You know that having your stream sit at the top of a game category is prime real estate for gaining viewers. And once you reach a certain amount of viewers, your viewership will begin to snowball.
But it can be a struggle to break past certain viewer counts.
So how do you build that initial viewership to break into those top spots?
You’ve probably heard the typical advice…
- Create great content: Be good. Be Funny. Be Girl.
- Engage with your audience: Read the chat, talk to your viewers.
The problem with this advice is that it only works once someone lands on your stream.
How do you get a constant stream of new viewers to check out your entertaining content?
Today you’ll learn how Jason solved this challenge to push a new game category to the top of twitch, grow his twitter audience by 74 followers a day (even when he’s not streaming)… and how he turns those new viewers and followers into subscribers, product sales, and stream ambassadors.
Here’s Where The Problem Starts
A lot of streamers get “stuck” inside the platform.
This might sound familiar…
A new channel starts. You try to get viewers by simply streaming. The “build it and they will come” strategy. You spend months streaming to a handful of people. You hope more people randomly check out the stream and enjoy it enough in that very moment to get the viewer to follow or subscribe.
If you take a minute to think about it… Doesn’t it sound silly?
You’re basing a growth strategy on a random viewer scrolling down and luckily finding your stream. If you’re trying to make it streaming full time, that’s way too much chance (…even for a Poker player as you’re about to see).
Sure. These streamers have Twitter. They have Facebook. But if you look closely at their feeds it’s usually packed full of “I’m live!” updates that no one cares about.
As you can see he has 789 followers, but look at that interaction. A few likes. Zero Retweets.
It took me about 3 minutes to find this example. First try. And you can find hundreds more just like it.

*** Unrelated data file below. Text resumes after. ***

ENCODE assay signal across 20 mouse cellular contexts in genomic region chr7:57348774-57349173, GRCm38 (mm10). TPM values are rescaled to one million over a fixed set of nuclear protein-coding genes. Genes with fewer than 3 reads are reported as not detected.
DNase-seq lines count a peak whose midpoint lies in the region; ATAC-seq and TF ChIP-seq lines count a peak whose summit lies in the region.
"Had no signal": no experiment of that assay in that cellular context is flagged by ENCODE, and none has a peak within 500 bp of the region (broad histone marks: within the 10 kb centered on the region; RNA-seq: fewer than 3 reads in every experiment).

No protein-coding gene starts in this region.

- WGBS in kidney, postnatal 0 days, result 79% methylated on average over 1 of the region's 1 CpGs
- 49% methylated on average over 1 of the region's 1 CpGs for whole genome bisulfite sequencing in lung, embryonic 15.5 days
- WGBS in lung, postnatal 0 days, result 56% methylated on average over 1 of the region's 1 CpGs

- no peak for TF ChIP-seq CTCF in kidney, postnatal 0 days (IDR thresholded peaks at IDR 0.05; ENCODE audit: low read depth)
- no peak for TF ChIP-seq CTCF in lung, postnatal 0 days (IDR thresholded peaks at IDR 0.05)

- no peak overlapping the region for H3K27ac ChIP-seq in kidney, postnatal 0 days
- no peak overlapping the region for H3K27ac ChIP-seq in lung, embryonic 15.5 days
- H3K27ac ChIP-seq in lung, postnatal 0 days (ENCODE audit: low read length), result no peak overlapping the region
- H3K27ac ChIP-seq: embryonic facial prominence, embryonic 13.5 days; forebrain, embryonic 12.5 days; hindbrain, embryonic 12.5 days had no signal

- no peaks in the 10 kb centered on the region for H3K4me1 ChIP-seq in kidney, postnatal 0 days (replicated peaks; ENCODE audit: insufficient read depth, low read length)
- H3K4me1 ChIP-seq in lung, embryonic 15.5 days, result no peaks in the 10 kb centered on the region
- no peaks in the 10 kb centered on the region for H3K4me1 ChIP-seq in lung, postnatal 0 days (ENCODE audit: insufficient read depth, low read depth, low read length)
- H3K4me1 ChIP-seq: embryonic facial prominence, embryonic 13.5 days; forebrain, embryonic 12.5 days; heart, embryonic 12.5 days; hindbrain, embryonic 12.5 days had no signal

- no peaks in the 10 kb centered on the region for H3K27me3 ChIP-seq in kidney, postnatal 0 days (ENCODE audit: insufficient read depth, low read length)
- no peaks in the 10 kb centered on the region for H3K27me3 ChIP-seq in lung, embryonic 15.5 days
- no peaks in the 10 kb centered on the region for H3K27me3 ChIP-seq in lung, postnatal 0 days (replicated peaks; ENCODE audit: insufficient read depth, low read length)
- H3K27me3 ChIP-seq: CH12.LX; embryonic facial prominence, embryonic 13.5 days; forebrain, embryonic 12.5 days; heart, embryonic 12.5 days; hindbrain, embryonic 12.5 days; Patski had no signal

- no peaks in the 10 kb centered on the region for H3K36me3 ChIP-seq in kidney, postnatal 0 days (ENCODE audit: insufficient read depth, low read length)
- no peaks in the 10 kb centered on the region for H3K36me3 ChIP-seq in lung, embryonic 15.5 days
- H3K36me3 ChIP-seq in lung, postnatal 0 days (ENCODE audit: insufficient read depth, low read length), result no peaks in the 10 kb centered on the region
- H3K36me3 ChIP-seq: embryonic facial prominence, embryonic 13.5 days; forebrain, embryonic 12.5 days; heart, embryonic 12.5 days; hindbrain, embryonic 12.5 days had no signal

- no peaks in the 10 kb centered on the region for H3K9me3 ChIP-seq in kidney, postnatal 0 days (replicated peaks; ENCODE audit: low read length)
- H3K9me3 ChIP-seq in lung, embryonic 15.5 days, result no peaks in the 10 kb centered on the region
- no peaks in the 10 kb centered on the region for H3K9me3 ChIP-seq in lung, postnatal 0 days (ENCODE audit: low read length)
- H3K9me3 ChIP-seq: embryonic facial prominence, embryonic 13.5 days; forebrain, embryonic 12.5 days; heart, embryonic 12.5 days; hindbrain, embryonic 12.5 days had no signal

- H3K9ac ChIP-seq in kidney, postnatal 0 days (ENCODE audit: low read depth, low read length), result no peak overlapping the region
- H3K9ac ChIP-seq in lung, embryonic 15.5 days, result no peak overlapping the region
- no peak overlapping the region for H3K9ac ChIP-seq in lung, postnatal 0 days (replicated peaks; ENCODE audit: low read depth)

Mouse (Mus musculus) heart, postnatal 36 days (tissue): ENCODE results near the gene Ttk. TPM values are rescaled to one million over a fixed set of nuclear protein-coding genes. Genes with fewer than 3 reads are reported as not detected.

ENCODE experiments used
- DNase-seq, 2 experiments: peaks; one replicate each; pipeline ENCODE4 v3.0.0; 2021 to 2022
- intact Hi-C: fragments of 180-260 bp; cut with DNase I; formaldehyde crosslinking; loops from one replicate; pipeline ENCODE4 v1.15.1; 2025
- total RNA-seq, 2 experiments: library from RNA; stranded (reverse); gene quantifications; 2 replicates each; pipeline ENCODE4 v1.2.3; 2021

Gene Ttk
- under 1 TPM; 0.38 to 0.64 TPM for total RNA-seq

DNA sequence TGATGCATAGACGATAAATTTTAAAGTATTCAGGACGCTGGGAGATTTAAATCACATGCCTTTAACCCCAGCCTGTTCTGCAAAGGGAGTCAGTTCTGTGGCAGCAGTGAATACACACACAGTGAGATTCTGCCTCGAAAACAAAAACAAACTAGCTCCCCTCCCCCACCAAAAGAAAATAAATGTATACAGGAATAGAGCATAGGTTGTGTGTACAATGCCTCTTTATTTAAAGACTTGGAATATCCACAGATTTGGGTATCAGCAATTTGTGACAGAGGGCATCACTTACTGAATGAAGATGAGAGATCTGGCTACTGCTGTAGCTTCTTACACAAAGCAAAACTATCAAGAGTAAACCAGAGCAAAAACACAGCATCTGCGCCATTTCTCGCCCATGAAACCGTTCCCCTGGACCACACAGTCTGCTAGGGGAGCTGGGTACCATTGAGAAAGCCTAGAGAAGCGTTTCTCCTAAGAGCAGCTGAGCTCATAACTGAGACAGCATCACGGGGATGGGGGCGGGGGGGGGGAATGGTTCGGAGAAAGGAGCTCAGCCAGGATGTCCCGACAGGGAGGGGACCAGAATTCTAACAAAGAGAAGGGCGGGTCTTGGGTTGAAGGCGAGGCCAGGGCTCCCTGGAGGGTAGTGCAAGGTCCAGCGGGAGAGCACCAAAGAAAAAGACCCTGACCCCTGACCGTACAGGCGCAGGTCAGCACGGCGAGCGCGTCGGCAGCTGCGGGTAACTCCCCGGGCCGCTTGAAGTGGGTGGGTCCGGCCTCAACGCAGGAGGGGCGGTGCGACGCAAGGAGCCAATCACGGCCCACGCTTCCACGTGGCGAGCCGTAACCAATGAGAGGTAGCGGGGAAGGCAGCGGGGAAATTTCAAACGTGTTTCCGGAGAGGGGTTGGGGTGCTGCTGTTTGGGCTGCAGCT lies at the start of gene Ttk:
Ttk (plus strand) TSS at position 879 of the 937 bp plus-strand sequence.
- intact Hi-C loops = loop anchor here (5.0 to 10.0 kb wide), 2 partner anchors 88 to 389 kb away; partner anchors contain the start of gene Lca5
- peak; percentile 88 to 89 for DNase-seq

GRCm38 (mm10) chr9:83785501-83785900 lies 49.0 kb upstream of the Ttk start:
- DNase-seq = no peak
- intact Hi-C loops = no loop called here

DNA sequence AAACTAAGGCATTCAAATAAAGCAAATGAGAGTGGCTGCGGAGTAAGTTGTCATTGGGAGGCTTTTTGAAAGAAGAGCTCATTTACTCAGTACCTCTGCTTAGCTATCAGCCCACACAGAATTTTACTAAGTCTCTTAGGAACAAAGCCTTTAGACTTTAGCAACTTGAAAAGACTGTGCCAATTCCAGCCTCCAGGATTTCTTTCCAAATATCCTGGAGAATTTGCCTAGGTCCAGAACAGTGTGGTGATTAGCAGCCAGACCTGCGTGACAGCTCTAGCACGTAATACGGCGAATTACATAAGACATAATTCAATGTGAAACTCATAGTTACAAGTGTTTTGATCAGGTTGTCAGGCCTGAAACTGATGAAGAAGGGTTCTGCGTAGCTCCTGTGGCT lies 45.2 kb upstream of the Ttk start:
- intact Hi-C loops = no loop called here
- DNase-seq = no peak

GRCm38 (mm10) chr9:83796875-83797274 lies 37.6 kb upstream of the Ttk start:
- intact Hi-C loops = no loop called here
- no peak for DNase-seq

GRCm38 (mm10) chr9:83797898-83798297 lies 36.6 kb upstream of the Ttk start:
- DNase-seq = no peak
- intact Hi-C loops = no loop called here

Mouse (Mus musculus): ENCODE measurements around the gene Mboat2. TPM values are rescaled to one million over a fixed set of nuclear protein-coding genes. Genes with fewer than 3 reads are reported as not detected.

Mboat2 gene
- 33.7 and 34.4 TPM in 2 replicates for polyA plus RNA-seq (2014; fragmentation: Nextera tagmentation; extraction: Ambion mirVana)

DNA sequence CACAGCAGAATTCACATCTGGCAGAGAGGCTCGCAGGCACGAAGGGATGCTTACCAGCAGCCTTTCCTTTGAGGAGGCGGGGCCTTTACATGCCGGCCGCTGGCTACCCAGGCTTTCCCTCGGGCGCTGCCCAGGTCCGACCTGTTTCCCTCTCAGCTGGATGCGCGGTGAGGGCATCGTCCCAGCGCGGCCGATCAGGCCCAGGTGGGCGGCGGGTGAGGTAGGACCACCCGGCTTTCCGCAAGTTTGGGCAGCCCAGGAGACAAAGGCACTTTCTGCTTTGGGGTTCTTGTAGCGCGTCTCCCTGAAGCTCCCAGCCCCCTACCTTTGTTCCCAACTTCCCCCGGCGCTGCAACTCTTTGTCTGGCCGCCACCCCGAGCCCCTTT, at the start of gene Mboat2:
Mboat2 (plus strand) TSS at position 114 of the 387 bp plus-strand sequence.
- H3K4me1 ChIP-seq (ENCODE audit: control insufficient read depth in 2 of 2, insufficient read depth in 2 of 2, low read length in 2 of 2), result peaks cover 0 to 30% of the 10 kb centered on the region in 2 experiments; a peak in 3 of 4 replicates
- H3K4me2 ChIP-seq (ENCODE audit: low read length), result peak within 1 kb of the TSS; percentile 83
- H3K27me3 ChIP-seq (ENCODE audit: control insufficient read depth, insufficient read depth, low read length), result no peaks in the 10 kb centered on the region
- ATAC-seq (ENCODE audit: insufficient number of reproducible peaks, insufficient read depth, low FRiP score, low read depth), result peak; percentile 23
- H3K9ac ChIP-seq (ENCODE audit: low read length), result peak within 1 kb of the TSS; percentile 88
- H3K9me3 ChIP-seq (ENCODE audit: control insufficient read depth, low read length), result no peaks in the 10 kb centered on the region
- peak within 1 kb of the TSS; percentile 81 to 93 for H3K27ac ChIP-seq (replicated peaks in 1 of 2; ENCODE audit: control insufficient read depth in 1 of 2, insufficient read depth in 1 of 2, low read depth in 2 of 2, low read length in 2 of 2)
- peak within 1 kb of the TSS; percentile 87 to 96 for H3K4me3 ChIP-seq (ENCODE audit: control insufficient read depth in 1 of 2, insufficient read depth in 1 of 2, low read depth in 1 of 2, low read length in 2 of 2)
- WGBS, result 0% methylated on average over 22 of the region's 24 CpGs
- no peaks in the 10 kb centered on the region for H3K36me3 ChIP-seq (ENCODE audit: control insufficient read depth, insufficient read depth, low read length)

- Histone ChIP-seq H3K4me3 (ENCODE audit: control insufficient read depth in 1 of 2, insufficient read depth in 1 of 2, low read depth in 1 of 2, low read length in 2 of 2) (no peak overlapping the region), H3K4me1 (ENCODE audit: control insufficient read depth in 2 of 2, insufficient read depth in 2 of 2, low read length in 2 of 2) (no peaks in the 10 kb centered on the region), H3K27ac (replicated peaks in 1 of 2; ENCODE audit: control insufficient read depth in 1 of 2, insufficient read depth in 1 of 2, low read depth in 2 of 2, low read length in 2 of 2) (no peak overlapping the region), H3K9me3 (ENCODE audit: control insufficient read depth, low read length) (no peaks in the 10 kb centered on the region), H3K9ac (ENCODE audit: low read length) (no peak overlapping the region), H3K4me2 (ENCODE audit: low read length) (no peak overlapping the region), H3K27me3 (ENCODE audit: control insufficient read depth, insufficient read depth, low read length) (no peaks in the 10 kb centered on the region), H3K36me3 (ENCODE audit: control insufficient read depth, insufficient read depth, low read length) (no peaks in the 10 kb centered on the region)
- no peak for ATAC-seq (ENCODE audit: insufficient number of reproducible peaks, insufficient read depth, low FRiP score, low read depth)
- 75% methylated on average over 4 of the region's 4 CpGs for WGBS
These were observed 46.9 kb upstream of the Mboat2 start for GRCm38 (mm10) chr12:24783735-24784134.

People don’t want to share this crap. They barely want to like it. And most of them don’t even want to see it cluttering their feed.
But you see so many high profile streamers currently getting away with this (because they already have an audience of loyal fans) that new streamers just blindly follow suit. However, you’ll see over the next six months that big streamers will start leveraging other media platforms to engage their audience. If not, they’ll be swallowed up by the savvy streamers who do.
On the other hand, streaming and creating content for your stream takes up a large chunk of your available time each day. So how do you find the time to create engaging content for social media?
Somerville implemented a strategy that mixes both worlds with very little extra work involved. In fact, as you’ll see… his audience is more engaged because of this strategy.
How Poker Infiltrated The Twitch Scene
Jason Jcarverpoker Somerville didn’t have the luxury of streaming a hit new release game and had a crowd of people follow him. He had to grow and build his audience and introduce them to Twitch.
He had to find other Twitch viewers and introduce them to Poker and his content. He didn’t grow his channel and the Twitch Poker community simply by existing. He does this through crafty social media marketing.
When you watch his stream you’ll frequently see Jason pull up his twitter feed and engage the community through Twitter.